Unashamed Writing

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“Tangled” by Emma Chase – When grown-up men need soft, fluffy pillows

tangled emma chaseI’m trying to read “Tangled” by Emma Chase. It’s not easy. I have to force myself not to roll my eyes every few seconds or so. Have you ever tried reading while rolling your eyes? It’s bloody hard!

The story is not too bad. At least I don’t think it is. I’m only at page twenty-seven. It’s the writing that’s driving me crazy. Emma Chase is using first person narration for this book. The story is told by Drew Evans, the MVP partner at one of the top investment banks in New York City. The dashing Mr. Evans makes multi-million dollar business deals by day, and seduces New York’s most beautiful women with just a smile by night … or any other time the need arises.

Drew is supposedly completely uninhibited. He tells exactly what’s on his mind, politically correctness, respect for other human beings, or any other such foolish notions be darned. I have no problem whatsoever with what he says. If this really is an accurate insight into the “complicated workings of the male thought process” then bring it on. I’m curious!

An author should always feel free to be truthful in her writing. If the hero has the dirtiest, nastiest mind and character out there, then let me know about it. Don’t hold things back. It’s my choice whether to dislike him or be in awe of the wretched scoundrel. It’s my choice whether to read the story or not. But it’s the author’s … responsibility … I would think, to write an authentic story.

So, I don’t mind what Drew says. My problem is with how he says it. I can’t picture a successful, attractive, smart, self-confident man talking like a drama queen. Because that’s what his speech, choice of words, and antics make me think of: an overly dramatic, immature person. How do I know? It’s easy. It takes being a drama queen to know one!

Let me give you an example:

  • This sounds like something a professionally successful, self-indulgent, hasn’t-met-his-match-yet Don Juan might say:

“For those ladies out there who are listening, let me give you some free advice: If a guy who you just met a club calls you baby, sweetheart, angel, or any other generic endearment, don’t make the mistake of thinking he’s so into you, he’s already thinking up pet names.

It’s because he can’t or doesn’t care to remember your actual name.

And no girl wants to be called by the wrong name when she’s on her knees [doing you-know-what for the guy] in the men’s room. So, just to be safe, I went with baby.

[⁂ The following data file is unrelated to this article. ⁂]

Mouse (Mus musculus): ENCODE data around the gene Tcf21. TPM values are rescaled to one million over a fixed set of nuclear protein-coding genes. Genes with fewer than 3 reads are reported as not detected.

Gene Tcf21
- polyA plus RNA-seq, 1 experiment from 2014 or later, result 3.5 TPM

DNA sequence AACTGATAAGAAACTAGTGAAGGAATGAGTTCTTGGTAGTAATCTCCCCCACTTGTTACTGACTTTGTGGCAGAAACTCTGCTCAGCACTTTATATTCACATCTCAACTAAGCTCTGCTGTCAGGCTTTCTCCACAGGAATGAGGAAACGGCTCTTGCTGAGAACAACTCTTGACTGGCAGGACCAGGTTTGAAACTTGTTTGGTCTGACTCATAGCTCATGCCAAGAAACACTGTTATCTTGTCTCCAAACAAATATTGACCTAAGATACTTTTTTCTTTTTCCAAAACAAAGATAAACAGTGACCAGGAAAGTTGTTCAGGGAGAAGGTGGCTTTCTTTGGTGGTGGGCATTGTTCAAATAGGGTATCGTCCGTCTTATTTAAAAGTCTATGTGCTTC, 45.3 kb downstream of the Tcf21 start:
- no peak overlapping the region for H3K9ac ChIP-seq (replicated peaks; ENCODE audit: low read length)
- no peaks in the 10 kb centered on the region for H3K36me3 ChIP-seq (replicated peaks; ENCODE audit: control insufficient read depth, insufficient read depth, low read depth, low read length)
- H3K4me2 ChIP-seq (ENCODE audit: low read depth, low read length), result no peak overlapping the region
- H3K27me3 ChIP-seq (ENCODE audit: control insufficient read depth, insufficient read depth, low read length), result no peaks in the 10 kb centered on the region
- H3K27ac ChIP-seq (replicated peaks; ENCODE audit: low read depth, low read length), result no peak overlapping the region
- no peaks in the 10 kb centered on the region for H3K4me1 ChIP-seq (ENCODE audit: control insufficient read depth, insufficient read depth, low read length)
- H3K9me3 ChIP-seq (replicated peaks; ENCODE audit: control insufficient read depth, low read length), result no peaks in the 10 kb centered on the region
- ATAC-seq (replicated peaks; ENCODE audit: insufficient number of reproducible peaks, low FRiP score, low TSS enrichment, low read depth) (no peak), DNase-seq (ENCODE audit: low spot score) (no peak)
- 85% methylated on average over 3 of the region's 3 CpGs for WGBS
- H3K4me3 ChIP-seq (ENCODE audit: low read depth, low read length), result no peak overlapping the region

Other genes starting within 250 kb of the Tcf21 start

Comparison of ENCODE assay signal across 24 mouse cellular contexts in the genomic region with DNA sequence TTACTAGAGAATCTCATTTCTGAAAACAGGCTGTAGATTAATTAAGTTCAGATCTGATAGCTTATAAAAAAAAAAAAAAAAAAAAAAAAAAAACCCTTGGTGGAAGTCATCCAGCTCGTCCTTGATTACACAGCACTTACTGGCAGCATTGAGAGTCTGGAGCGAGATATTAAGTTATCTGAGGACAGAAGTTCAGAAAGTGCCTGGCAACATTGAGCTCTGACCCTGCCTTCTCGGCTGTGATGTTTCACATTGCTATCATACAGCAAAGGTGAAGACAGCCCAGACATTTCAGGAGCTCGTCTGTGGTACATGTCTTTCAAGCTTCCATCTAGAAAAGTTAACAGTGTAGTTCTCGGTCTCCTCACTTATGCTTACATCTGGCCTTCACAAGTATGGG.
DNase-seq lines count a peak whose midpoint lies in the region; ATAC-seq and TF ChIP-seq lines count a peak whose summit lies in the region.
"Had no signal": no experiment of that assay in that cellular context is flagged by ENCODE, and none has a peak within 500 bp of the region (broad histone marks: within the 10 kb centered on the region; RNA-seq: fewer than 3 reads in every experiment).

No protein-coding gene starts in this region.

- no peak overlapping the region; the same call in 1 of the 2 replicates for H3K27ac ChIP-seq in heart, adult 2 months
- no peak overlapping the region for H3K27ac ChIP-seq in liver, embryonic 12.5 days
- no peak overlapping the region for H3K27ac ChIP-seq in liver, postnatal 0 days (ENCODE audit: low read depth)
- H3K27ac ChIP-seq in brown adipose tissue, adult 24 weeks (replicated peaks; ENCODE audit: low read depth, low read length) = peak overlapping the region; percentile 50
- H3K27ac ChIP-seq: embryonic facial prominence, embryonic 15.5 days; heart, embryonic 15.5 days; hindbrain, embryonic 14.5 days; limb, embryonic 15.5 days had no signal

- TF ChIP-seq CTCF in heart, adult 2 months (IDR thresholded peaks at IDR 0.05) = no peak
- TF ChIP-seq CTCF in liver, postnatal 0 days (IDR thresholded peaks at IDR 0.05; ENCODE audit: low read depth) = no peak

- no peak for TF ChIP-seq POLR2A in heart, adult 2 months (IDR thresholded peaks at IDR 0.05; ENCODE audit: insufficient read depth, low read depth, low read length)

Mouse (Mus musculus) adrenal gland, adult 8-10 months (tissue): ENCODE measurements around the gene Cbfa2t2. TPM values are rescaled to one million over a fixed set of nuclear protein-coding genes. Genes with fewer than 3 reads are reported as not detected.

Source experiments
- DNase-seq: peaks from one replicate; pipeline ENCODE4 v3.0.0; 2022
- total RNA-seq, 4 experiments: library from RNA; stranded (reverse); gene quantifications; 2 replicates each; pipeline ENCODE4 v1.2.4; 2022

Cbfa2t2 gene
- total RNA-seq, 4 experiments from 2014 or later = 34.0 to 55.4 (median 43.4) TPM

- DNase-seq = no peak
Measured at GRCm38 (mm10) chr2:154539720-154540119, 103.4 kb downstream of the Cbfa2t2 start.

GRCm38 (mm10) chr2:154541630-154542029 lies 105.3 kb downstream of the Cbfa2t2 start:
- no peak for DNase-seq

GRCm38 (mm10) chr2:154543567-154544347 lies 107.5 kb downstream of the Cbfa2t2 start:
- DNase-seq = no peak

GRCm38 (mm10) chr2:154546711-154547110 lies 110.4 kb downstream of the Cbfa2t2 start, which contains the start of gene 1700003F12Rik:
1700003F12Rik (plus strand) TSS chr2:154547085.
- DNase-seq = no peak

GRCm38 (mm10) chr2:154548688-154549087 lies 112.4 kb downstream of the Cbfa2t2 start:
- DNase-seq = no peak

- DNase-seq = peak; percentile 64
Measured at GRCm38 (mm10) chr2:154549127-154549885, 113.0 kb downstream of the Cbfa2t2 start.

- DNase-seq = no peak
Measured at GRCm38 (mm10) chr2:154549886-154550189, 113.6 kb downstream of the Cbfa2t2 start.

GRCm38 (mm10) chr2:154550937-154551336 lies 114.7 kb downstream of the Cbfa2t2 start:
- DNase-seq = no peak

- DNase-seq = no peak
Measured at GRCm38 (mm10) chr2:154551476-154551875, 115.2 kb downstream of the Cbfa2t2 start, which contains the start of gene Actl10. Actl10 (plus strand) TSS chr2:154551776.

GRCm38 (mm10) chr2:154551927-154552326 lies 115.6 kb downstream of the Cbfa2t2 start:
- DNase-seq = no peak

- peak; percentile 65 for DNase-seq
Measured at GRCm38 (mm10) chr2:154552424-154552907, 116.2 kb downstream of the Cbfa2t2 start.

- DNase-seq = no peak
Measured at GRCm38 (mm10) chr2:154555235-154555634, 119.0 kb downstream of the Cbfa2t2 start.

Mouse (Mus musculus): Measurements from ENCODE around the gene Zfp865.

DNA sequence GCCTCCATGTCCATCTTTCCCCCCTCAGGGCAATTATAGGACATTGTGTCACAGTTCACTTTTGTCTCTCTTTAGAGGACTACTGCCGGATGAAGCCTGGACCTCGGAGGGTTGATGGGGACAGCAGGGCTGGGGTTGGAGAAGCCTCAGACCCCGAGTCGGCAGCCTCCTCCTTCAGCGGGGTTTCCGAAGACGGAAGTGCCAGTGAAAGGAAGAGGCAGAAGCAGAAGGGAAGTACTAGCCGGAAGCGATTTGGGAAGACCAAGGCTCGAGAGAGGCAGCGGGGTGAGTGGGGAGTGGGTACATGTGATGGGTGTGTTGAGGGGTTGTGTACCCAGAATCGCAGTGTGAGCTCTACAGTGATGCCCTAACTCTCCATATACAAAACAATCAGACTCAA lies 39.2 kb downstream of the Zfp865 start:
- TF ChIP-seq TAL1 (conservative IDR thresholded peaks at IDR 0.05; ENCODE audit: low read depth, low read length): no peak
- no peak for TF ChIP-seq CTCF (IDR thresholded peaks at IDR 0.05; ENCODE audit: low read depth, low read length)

Fair enough. Don Juan wants his fun. Who doesn’t?

  • What comes next does not sound like something our Don Juan would say or do. It doesn’t even sound like something his love struck teenage brother would say or do:

I don’t answer her. I don’t have the energy. I just leave the door open and fall face-first onto my couch. It’s soft and warm, but firm.

“I love you, couch – have I ever told you that? Well, I’m telling you now.”

Here’s how Drew reacts to his sister’s request to go and take a shower.

I shrug and get up to do as she says. Like a four-year-old with his wooby, I bring my prized pillow with me.

I might be wrong though. I have never actually met any real life Drew Evans types yet. Maybe they do love soft, warm, but firm couches and feel the need to profess those feelings. Or maybe they do have prized pillows that give them much needed emotional comfort. Who am I to say?

Despite the slow read, I’ll try to finish the story. I’m curious to see if Drew grows up. And I’m curious to see if my curiosity will last long enough to get me through the book. I’m also curious to find out if I’m curious enough  to let my curiosity get me to finish this darn book.

Lastly, I’m curious how many people think I’m a complete idiot. Please don’t answer that! Especially if you are an Emma Chase fan!

avoid criticism

P.S. I guess I’m not going to ask Emma Chase to review my first book. The one I haven’t written yet. Because it’s much easier to criticize another author’s work then to write your own mediocre story.

I’m going back to that story now. I’m dealing with a major crisis here. My hero just failed to close a multi-million dollar deal and can’t find his pink fluffy pillow to cry into. Don’t worry. I’ve just had an idea for how to make him feel all better. A warm pair of fuzzy purple slippers and freshly baked chocolate chip cookies are in his future.

P.P.S. I am a complete idiot. No doubt about it! All joking aside, critiquing other people’s work is a lot of fun. The big problem is that I don’t know how to do it in a tactful way. That wouldn’t bother me too much if not for the proven fact that what goes around, comes around. I’d better improve my manners. Otherwise, I’ll be needing soft, but firm couches and prized pillows pretty soon myself, when people start ripping apart my own stories.


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  1. Periodically Demented

    Well, I roll around like a dog on grass when I get into bed, and say “Hello, Bed. Have you been good?” I don’t know if beds have feelings, but why take the chance? We spend a lot of time together.

    On the growing up thing … well … Sabrina, you know?

    1. You crack me up. I’m all “leaky” now. 😀

      Grown up men DO NOT hug fluffy pillows. Especially not on their way to taking a shower. Sabrinas on the other hand … well, they can get away with anything. For some reason Shania Twain’s song “Man! I feel like a woman!” comes to mind now. There’s something in there about “the best thing about being a woman is the prerogative to have a little fun.” Or something like that.

      Back to “Tangled”: I never got past the second chapter in that book. My gag reflex didn’t allow it. Sorry. I know I’m mean. What do you think Emma Chase would say about “After the top”. 😀 On second thought, don’t answer that!

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